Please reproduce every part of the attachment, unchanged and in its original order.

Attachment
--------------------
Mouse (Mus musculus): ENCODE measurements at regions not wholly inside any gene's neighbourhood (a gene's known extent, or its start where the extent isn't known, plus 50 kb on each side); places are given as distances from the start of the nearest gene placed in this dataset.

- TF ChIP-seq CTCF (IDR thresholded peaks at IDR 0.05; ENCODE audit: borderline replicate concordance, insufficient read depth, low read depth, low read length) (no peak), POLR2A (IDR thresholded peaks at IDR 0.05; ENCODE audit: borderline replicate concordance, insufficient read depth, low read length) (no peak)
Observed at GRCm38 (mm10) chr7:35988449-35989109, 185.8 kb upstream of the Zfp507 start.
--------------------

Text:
Mouse (Mus musculus): ENCODE measurements at regions not wholly inside any gene's neighbourhood (a gene's known extent, or its start where the extent isn't known, plus 50 kb on each side); places are given as distances from the start of the nearest gene placed in this dataset.

- TF ChIP-seq CTCF (IDR thresholded peaks at IDR 0.05; ENCODE audit: borderline replicate concordance, insufficient read depth, low read depth, low read length) (no peak), POLR2A (IDR thresholded peaks at IDR 0.05; ENCODE audit: borderline replicate concordance, insufficient read depth, low read length) (no peak)
Observed at GRCm38 (mm10) chr7:35988449-35989109, 185.8 kb upstream of the Zfp507 start.